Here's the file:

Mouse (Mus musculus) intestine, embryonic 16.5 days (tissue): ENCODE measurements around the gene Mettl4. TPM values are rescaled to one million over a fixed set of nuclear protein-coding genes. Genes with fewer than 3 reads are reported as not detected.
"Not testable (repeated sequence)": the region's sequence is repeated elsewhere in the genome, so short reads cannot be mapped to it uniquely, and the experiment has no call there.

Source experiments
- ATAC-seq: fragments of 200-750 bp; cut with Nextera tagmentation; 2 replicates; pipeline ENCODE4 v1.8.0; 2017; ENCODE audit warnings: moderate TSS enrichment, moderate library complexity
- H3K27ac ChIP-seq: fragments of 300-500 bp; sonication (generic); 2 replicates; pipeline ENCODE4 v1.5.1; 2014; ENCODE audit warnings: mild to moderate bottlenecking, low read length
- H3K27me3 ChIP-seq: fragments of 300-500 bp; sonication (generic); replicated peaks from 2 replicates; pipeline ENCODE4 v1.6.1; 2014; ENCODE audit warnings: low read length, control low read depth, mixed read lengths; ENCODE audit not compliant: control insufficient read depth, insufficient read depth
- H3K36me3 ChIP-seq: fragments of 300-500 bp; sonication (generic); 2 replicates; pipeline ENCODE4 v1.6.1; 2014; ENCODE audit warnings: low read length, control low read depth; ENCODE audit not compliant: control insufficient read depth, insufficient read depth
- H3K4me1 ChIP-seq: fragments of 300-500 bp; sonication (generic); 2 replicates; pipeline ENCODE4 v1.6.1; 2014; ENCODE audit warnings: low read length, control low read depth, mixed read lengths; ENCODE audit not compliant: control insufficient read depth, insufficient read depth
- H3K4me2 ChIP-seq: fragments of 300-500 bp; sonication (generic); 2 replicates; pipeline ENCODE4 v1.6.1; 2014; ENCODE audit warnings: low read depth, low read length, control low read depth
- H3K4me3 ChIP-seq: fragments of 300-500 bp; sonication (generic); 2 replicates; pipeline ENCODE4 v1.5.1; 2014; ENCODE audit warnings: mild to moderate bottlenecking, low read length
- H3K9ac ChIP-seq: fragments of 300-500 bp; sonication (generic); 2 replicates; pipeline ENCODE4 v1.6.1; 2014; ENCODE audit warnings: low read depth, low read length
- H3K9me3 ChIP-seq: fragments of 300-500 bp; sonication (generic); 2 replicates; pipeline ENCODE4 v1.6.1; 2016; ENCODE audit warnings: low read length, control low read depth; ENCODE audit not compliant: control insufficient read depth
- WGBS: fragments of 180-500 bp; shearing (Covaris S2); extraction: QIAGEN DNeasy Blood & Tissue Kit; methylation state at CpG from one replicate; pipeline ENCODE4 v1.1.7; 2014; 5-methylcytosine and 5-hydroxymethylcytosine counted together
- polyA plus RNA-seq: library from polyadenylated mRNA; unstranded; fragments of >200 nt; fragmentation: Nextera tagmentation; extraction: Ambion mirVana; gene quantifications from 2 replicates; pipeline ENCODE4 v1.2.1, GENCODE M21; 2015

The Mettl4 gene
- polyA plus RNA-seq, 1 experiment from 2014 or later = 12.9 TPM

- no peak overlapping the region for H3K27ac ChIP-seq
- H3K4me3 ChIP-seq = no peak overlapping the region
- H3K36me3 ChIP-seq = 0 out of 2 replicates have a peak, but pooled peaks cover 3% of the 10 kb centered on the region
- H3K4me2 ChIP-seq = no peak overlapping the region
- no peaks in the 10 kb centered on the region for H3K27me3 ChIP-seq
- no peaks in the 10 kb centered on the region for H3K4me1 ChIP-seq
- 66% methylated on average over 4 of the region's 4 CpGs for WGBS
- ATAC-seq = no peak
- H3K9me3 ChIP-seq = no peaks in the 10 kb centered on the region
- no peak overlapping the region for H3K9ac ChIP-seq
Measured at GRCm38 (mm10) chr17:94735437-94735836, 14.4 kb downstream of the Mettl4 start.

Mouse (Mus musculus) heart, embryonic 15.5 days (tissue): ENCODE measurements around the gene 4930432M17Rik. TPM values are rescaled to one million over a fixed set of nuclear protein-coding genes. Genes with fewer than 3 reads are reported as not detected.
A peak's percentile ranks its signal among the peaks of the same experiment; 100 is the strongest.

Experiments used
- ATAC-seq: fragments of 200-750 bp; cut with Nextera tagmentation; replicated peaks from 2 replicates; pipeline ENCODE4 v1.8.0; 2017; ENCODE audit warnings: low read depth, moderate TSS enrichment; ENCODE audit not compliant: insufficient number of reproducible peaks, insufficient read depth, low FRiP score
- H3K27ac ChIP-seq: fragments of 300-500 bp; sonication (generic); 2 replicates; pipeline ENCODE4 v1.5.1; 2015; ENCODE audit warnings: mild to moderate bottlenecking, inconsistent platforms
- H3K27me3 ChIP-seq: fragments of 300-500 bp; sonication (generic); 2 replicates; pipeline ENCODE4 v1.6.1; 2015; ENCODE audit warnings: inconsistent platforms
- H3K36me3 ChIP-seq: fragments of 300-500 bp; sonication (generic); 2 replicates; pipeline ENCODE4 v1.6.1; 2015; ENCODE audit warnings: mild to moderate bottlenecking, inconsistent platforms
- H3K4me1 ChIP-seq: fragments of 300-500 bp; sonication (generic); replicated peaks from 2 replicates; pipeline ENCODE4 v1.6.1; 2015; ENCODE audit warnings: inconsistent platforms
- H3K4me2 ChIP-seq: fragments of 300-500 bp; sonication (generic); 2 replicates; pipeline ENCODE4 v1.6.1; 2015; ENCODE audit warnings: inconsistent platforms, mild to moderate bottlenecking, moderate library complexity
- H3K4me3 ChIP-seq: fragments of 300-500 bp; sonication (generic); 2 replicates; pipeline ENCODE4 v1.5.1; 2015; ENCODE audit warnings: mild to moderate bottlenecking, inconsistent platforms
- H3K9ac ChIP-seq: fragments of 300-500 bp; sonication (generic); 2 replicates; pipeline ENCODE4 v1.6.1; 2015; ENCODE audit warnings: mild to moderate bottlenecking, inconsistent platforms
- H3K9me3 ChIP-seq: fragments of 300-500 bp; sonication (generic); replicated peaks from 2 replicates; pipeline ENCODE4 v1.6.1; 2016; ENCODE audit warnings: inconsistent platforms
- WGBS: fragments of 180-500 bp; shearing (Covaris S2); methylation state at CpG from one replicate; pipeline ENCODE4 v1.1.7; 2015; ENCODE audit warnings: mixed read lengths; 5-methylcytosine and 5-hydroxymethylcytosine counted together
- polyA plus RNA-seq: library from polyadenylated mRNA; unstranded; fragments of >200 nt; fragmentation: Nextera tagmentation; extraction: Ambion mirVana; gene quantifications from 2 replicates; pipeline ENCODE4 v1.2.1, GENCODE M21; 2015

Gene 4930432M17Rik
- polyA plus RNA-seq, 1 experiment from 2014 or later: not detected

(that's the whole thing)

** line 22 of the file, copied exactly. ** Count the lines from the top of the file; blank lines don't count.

- no peaks in the 10 kb centered on the region for H3K4me1 ChIP-seq